After receiving heated criticism for not alerting the media to the disappearance of 12-year-old Jahmeshia Conner, Chicago Police are amping up the frequency of their missing persons reports.
Conner was found strangled to death in a South Side alley after she had been missing for two weeks and the police department received scrutiny for letting her slip through the cracks.
Since Friday, however, the Chicago Police Department has issued no less than 11 missing persons alerts to the media, the Chicago Tribune notes.
Police department spokesmen said Monday the increase in reports is due to a tweak in their procedures.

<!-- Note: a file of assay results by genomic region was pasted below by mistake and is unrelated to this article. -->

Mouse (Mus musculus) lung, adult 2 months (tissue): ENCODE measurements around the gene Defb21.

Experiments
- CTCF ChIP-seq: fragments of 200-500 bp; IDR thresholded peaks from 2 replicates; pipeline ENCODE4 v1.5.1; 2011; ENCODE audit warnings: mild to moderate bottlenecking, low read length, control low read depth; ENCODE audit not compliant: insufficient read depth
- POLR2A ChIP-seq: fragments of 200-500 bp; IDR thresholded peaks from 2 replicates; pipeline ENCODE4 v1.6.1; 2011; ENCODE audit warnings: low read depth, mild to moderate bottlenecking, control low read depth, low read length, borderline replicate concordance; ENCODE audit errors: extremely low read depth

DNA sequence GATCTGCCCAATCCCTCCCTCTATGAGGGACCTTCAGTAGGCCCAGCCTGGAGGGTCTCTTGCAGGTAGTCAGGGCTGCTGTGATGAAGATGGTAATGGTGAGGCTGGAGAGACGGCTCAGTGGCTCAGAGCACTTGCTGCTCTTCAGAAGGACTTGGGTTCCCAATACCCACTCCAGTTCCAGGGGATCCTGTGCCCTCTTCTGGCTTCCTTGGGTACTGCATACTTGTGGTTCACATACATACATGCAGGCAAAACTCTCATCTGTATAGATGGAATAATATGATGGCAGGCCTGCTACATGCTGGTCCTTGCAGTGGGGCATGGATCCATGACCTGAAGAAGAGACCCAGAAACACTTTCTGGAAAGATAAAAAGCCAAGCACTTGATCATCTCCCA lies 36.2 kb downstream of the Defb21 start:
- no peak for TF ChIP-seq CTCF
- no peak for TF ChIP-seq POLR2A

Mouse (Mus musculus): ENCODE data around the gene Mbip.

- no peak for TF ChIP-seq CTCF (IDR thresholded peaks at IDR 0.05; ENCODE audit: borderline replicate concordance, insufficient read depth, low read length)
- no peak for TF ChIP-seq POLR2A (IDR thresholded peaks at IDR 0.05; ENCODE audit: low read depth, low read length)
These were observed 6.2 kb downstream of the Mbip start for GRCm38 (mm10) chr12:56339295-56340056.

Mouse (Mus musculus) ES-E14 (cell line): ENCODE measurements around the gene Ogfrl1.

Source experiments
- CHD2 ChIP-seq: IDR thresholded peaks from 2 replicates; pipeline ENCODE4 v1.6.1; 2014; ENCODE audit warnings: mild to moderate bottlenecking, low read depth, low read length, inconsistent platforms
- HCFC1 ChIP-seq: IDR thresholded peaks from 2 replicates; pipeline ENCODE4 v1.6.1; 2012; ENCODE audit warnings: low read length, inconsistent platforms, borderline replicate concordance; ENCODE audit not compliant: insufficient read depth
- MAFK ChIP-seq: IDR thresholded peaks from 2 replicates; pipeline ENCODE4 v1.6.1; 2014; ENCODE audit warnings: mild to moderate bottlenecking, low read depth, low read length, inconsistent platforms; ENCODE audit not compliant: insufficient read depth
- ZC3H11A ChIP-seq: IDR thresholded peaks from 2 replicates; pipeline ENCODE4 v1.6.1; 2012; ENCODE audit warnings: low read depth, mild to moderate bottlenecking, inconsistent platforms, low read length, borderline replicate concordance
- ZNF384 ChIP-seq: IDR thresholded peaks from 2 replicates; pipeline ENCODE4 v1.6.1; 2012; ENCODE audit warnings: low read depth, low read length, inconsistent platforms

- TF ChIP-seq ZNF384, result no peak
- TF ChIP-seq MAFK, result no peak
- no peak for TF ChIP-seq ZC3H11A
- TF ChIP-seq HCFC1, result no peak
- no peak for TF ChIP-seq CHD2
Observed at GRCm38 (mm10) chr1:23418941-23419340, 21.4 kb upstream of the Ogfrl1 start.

Prior to last week just one news affairs shift was responsible for sending the alerts to the media. But now all three shifts send “Critical Reach” alerts, a department spokesperson said.
Detectives are charged with creating the “Critical Reach” reports, which are then disseminated by news affairs.
A “Critical Reach” alert was created for Conner two days after she went missing, but it was never sent. The CPD is investigating why that didn’t happen.
Childrens' interest groups, like the National Runaway Switchboard, consider the CPD's changes to be an improvement.
However, warns Executive Director Maureen Blaha, the potential down-side to reporting every case is that the public might become "de-sensitized" over time.